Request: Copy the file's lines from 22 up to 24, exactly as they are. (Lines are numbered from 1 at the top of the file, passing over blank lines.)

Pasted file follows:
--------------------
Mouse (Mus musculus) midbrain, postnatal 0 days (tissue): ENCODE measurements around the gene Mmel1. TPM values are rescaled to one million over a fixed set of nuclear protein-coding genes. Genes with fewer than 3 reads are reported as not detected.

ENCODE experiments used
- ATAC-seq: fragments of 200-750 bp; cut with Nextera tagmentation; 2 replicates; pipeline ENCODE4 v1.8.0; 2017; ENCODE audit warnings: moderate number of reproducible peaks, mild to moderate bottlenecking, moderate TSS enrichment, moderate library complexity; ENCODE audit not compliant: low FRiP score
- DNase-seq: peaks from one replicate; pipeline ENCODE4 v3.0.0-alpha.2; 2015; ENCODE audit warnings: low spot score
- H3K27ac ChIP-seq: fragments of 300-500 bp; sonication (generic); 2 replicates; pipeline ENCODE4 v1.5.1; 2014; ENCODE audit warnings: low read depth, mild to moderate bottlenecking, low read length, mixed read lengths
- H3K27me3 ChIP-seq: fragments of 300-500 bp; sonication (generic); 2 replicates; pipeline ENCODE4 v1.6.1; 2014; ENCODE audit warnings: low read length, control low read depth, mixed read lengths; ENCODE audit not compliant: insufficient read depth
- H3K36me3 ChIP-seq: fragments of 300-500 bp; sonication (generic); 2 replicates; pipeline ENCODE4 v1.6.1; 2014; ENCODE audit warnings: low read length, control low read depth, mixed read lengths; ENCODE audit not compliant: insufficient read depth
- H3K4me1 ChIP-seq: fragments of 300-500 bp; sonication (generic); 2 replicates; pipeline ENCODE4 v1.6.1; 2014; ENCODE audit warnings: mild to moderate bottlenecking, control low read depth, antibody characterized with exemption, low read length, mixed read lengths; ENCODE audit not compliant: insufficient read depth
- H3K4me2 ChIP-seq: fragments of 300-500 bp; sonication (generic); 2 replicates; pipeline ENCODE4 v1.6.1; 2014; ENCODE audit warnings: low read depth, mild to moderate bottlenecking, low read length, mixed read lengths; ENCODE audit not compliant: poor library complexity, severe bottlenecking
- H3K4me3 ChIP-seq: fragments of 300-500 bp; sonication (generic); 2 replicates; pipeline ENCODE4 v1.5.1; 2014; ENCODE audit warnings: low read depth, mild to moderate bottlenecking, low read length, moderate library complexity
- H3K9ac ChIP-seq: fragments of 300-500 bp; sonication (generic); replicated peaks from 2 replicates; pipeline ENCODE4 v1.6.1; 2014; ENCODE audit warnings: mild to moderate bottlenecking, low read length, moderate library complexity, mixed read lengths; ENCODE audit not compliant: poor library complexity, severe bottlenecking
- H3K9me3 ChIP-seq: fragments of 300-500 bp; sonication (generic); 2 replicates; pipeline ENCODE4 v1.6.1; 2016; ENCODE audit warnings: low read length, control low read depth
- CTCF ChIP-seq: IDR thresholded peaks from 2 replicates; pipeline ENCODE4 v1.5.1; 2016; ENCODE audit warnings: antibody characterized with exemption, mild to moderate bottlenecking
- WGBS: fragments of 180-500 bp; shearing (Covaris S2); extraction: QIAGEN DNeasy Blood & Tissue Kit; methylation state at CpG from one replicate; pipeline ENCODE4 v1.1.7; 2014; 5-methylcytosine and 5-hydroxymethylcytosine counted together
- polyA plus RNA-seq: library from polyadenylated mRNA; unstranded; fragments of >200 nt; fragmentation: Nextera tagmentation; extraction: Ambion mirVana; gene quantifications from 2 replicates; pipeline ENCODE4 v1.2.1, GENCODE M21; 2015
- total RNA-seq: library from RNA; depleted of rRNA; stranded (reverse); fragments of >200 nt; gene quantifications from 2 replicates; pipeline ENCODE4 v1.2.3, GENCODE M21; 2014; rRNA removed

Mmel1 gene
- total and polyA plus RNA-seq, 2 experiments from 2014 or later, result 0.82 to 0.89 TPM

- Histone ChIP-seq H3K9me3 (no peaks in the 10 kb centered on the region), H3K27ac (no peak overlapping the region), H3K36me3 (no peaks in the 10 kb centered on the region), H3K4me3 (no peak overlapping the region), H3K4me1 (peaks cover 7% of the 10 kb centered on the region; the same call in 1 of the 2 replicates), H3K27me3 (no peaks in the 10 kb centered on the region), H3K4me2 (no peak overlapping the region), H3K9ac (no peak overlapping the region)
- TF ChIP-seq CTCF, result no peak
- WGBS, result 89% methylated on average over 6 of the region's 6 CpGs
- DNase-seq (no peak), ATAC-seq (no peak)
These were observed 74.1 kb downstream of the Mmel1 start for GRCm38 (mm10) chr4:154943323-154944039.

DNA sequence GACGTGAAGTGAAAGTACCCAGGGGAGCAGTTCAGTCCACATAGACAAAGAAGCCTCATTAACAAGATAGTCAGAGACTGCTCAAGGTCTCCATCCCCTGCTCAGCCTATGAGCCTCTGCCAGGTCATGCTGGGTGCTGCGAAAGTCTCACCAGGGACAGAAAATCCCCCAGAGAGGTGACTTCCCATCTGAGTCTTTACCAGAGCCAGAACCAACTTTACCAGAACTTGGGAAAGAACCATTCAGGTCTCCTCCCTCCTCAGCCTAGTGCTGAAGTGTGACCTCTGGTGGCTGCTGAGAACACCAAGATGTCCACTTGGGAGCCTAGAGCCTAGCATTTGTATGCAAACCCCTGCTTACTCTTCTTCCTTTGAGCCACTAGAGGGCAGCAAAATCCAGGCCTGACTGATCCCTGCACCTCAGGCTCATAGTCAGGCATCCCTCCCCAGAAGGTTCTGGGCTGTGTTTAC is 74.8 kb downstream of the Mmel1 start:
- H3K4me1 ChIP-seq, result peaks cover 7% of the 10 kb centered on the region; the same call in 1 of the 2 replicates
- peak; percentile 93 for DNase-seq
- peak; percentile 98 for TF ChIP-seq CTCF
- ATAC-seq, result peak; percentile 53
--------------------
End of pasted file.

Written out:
- DNase-seq (no peak), ATAC-seq (no peak)
These were observed 74.1 kb downstream of the Mmel1 start for GRCm38 (mm10) chr4:154943323-154944039.

DNA sequence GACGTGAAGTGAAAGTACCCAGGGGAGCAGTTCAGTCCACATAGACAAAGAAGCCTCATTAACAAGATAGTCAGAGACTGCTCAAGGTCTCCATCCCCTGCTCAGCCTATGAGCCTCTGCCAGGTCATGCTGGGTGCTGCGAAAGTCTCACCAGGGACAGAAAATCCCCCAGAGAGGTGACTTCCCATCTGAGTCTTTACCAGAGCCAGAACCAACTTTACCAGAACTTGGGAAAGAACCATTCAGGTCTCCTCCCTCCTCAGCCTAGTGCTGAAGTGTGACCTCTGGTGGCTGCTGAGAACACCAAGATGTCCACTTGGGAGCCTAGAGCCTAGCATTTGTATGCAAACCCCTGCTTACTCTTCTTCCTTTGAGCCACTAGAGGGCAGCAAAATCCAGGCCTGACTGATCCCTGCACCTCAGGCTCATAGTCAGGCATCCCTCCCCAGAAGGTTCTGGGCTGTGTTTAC is 74.8 kb downstream of the Mmel1 start: